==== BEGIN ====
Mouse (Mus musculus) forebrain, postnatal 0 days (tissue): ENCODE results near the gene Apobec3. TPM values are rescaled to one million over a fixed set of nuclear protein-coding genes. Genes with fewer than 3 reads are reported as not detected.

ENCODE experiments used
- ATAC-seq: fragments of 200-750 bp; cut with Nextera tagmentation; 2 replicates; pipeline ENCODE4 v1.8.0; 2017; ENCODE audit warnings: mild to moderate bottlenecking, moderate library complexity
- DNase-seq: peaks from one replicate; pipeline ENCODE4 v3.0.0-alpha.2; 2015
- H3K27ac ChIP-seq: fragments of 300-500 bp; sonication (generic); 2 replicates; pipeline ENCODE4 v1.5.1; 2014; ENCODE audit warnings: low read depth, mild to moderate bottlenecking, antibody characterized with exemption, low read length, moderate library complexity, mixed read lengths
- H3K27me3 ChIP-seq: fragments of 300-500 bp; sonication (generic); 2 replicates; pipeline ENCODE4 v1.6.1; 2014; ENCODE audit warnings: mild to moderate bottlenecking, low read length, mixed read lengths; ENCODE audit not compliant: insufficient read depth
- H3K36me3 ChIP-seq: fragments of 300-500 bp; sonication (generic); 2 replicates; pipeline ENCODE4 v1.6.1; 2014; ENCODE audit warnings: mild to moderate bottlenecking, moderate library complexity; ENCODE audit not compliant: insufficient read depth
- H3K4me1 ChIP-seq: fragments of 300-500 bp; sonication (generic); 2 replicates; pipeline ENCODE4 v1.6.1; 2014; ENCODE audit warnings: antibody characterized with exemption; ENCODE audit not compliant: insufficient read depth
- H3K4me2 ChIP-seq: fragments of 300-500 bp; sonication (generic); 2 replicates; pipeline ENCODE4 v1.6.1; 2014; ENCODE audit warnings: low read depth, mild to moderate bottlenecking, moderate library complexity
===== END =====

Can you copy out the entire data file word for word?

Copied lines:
Mouse (Mus musculus) forebrain, postnatal 0 days (tissue): ENCODE results near the gene Apobec3. TPM values are rescaled to one million over a fixed set of nuclear protein-coding genes. Genes with fewer than 3 reads are reported as not detected.

ENCODE experiments used
- ATAC-seq: fragments of 200-750 bp; cut with Nextera tagmentation; 2 replicates; pipeline ENCODE4 v1.8.0; 2017; ENCODE audit warnings: mild to moderate bottlenecking, moderate library complexity
- DNase-seq: peaks from one replicate; pipeline ENCODE4 v3.0.0-alpha.2; 2015
- H3K27ac ChIP-seq: fragments of 300-500 bp; sonication (generic); 2 replicates; pipeline ENCODE4 v1.5.1; 2014; ENCODE audit warnings: low read depth, mild to moderate bottlenecking, antibody characterized with exemption, low read length, moderate library complexity, mixed read lengths
- H3K27me3 ChIP-seq: fragments of 300-500 bp; sonication (generic); 2 replicates; pipeline ENCODE4 v1.6.1; 2014; ENCODE audit warnings: mild to moderate bottlenecking, low read length, mixed read lengths; ENCODE audit not compliant: insufficient read depth
- H3K36me3 ChIP-seq: fragments of 300-500 bp; sonication (generic); 2 replicates; pipeline ENCODE4 v1.6.1; 2014; ENCODE audit warnings: mild to moderate bottlenecking, moderate library complexity; ENCODE audit not compliant: insufficient read depth
- H3K4me1 ChIP-seq: fragments of 300-500 bp; sonication (generic); 2 replicates; pipeline ENCODE4 v1.6.1; 2014; ENCODE audit warnings: antibody characterized with exemption; ENCODE audit not compliant: insufficient read depth
- H3K4me2 ChIP-seq: fragments of 300-500 bp; sonication (generic); 2 replicates; pipeline ENCODE4 v1.6.1; 2014; ENCODE audit warnings: low read depth, mild to moderate bottlenecking, moderate library complexity